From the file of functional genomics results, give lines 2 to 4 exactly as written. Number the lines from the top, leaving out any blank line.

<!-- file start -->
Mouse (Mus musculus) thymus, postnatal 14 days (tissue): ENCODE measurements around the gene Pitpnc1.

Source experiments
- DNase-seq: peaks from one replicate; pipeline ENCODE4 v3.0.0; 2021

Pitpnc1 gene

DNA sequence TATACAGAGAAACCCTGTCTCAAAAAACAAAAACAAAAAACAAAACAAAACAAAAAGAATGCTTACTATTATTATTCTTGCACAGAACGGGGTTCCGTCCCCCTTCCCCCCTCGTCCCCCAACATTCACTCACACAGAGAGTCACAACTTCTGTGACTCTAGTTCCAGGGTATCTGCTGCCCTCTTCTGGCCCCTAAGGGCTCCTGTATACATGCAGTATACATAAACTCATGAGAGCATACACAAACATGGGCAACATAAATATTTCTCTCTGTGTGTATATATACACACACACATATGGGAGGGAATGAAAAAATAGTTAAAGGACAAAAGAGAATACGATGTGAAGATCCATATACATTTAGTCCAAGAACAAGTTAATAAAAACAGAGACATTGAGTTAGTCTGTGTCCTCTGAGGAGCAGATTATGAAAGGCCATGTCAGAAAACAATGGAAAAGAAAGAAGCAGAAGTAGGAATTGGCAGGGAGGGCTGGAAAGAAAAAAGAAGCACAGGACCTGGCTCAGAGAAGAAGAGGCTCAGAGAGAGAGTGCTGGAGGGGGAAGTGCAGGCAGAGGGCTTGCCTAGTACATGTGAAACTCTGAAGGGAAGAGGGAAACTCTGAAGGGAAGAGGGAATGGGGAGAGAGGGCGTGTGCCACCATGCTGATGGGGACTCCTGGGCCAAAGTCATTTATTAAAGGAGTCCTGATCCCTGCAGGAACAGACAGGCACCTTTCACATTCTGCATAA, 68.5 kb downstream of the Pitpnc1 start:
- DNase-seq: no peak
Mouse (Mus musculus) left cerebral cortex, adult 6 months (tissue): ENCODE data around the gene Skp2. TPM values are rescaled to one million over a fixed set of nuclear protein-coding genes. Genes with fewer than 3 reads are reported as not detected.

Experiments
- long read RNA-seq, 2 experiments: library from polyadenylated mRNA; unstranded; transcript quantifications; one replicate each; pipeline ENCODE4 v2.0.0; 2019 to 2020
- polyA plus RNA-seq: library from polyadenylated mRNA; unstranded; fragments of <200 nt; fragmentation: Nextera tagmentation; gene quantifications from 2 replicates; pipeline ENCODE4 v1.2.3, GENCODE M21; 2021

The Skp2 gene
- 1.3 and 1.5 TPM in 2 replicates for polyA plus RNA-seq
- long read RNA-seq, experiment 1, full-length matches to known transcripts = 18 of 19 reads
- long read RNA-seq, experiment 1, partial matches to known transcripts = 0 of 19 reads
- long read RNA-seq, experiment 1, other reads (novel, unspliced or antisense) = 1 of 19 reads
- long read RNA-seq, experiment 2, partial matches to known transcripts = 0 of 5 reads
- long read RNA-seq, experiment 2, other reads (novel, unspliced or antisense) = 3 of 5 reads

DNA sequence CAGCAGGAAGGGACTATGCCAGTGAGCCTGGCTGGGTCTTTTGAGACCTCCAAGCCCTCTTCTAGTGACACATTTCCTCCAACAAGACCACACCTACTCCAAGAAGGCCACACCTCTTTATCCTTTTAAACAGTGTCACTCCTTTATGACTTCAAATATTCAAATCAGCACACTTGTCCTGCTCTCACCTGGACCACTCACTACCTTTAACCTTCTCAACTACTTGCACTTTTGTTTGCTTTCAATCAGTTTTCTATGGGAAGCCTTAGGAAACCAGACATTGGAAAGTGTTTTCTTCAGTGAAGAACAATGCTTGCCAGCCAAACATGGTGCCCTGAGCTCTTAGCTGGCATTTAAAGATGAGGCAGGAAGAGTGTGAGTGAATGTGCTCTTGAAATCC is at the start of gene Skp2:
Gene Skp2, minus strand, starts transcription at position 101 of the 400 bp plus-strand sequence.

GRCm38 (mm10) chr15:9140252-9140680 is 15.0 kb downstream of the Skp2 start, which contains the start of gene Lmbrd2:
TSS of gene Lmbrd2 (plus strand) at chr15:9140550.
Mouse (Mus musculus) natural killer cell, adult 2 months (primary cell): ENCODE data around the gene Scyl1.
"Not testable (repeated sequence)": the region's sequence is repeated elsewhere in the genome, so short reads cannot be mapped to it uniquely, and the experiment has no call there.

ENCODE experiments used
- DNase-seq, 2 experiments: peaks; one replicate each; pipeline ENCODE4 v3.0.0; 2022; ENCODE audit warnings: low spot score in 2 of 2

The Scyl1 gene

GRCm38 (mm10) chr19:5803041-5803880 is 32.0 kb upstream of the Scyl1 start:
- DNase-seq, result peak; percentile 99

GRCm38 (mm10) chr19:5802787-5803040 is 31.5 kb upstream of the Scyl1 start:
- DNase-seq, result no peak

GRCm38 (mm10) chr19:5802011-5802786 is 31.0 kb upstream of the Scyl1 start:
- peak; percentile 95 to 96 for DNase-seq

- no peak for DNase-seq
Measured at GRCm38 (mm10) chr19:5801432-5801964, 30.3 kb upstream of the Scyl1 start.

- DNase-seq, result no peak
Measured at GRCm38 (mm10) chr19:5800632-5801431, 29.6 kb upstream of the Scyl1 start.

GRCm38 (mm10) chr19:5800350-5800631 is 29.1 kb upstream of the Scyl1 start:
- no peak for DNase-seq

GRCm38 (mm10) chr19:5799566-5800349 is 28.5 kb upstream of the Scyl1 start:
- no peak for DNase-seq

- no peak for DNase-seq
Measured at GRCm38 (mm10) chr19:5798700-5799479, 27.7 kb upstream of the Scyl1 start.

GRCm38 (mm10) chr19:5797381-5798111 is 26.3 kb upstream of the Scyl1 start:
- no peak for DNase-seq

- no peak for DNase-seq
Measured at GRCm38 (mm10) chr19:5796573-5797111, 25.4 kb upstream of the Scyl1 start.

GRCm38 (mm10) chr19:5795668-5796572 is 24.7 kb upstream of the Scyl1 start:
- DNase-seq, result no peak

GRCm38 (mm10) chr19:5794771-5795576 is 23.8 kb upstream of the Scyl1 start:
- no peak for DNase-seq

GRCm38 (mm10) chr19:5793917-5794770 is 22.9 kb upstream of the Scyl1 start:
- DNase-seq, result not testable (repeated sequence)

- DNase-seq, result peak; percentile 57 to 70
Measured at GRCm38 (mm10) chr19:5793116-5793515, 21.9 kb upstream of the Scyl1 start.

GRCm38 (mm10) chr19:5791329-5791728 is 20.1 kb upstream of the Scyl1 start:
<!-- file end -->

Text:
Source experiments
- DNase-seq: peaks from one replicate; pipeline ENCODE4 v3.0.0; 2021

Pitpnc1 gene